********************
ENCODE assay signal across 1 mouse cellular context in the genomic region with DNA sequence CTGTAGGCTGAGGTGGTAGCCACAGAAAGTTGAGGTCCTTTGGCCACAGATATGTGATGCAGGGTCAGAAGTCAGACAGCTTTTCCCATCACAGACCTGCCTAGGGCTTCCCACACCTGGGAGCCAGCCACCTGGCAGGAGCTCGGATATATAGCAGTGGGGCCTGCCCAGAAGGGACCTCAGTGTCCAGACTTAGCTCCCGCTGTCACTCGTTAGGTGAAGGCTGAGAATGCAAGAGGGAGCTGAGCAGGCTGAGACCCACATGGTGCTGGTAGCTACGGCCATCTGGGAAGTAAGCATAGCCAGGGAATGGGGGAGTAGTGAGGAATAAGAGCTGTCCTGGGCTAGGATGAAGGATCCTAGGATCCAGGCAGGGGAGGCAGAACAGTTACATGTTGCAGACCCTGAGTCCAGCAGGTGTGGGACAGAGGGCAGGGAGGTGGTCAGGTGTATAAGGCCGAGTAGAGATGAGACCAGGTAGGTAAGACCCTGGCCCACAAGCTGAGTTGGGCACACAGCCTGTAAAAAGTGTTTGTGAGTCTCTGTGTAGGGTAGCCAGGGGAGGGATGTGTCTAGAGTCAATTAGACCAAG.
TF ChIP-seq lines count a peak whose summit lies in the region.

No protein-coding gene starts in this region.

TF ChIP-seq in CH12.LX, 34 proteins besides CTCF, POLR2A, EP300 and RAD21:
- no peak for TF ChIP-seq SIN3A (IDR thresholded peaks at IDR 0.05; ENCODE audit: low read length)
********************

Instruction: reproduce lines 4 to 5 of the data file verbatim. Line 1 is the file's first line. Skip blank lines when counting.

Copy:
TF ChIP-seq in CH12.LX, 34 proteins besides CTCF, POLR2A, EP300 and RAD21:
- no peak for TF ChIP-seq SIN3A (IDR thresholded peaks at IDR 0.05; ENCODE audit: low read length)